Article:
February 11, 2014 10.22 am This story is over 93 months old

When will mortgage rates rise?

Buying in the hot market: Kate Faulkner explains to prospective buyers what to expect when getting a mortgage in the current property climate.

With the property market appearing to be in recovery mode – and even going into hyper mode in many London boroughs, there is lots of good news about property.

It’s important however to understand that before buyers rush into the market, they will be doing so at a “historically low” rate. That’s because interest rates are currently at 0.5%, when the norm since the credit crunch is for them to be around 5%.

Corresponding mortgage rates can be secured from anything around 2% to 5%, depending how big a deposit you have ,so it’s fine to buy in this market, but only if buyers appreciate the cost of mortgages at 2-3% could well double into the future. The issue is we just don’t know how quickly this is going to happen.

Forecasters suggest interest rates could rise as early as this year. The CEBR and Nomura think interest rates could be between 0.75% to 1% by the end 2014, while Capital Economics believe rates won’t rise to 0.75% until 2015.

As a result, many brokers and forecasters are suggesting it’s a good time to lock in rates. Andrew Montlake from Coreco explains: “No matter how vehement the Bank of England are that interest rates are not going to increase any time soon, the real question is whether the financial markets believe this. We have already seen the cost of 5 year mortgages increase recently and for borrowers this means that 2014 looks like it could well be the last time that mortgage rates will be so low.”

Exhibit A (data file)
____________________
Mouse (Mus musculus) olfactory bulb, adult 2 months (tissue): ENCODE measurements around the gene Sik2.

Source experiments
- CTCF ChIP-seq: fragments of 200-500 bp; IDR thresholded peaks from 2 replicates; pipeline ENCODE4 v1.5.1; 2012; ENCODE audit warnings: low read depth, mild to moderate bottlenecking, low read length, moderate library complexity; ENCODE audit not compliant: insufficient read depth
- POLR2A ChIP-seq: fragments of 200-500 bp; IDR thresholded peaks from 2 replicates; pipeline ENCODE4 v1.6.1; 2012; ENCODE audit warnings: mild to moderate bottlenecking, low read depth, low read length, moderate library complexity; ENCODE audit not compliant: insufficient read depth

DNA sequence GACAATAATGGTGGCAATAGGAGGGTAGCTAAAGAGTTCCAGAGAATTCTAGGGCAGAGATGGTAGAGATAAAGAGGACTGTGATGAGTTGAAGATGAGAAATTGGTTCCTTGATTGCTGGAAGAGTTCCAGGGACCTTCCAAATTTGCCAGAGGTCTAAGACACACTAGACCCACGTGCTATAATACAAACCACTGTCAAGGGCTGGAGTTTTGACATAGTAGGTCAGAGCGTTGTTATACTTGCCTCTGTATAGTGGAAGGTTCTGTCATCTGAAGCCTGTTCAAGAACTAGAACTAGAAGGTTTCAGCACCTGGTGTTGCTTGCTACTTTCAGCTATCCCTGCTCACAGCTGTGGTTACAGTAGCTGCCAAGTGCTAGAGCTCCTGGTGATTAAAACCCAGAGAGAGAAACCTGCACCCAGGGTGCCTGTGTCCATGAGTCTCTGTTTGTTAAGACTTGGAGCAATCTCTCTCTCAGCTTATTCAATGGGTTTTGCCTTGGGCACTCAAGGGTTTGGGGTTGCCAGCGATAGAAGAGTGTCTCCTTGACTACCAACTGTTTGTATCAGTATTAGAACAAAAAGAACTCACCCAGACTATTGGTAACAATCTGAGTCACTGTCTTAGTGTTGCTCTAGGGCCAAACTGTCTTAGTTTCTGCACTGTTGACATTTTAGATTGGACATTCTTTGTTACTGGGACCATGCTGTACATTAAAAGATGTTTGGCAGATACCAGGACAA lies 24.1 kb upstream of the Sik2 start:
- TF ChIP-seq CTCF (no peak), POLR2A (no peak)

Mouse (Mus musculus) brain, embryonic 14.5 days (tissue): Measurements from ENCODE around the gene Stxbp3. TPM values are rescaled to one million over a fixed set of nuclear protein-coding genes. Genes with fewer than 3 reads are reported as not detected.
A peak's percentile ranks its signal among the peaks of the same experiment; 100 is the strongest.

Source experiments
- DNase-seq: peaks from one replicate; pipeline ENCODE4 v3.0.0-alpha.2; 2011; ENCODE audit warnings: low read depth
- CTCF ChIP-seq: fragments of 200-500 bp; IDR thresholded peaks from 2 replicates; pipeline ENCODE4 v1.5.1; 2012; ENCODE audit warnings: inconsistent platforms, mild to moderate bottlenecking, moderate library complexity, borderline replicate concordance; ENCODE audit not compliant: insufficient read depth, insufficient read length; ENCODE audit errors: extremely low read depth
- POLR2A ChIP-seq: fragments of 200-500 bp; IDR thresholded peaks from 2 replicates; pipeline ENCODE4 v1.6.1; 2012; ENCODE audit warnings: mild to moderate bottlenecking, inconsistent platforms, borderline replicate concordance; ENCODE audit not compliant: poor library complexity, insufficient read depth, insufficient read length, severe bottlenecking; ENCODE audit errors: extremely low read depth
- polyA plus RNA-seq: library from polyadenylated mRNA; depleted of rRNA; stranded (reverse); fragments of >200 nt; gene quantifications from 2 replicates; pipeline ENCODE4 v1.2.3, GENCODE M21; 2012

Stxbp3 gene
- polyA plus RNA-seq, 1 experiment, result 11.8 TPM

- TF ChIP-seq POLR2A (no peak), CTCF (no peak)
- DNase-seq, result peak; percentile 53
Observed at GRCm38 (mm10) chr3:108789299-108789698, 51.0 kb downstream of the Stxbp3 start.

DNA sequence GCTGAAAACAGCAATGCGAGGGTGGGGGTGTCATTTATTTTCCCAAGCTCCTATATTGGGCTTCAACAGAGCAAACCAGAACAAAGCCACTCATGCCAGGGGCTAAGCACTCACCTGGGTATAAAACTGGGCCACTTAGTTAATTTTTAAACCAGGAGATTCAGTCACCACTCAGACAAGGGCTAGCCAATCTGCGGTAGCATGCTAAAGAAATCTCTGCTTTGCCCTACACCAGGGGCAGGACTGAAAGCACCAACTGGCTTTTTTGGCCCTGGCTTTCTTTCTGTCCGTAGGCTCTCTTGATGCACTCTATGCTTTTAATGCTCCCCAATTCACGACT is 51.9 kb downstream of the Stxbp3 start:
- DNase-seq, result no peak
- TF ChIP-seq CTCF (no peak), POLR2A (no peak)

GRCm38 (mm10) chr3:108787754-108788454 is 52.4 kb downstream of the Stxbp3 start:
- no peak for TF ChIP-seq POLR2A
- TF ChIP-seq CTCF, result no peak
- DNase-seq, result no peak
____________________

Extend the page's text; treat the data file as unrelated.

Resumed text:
If you are looking to invest, medium term fixed rates may be the right way forward. Andrew adds: “Five year fixes are available on a Buy To Let basis from 4.19%, albeit with a 1.25% Arrangement Fee, to 4.99% with just a £995 Arrangement Fee.”

But what impact would a rise in rates have on individuals in the market? From a sellers perspective, selling while the market is “hot” and funding is considered good value is worthwhile considering. If the market quietens down due to mortgage costs going up, this could mean you don’t maximise your sales price.

From a buyers perspective, higher mortgage cost could mean the market isn’t ‘so busy’ giving you time to look for a property that’s right for you without fear of it being snapped up quickly or having to pay over asking price.

For investors, a rise in mortgage rates is OK, unless your rents aren’t covering your costs at the moment and your property isn’t rising in value – or hasn’t since the credit crunch. For those looking to buy now, it could choke off some increased demand, making it possible to ‘bag a bargain’, which as long as you can finance the property long term via the likes of buy to let, then the rate rise may actually work in your favour.

Whatever happens in the market, it’s worth making sure you check you can afford a property not just now, but versus long term costs of mortgage levels being around 5-7%, if you can’t, then it’s time to see your local mortgage broker!

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Kate Faulkner is Managing Director of propertychecklists.co.uk. The site gives free advice to consumers on how to measure their local market and an understanding of how to buy their first home or trade up. Kate’s background stretches from self-build to part exchange to buy to let and renovation. She is the author of the Which? property books and regularly appears on local and national media.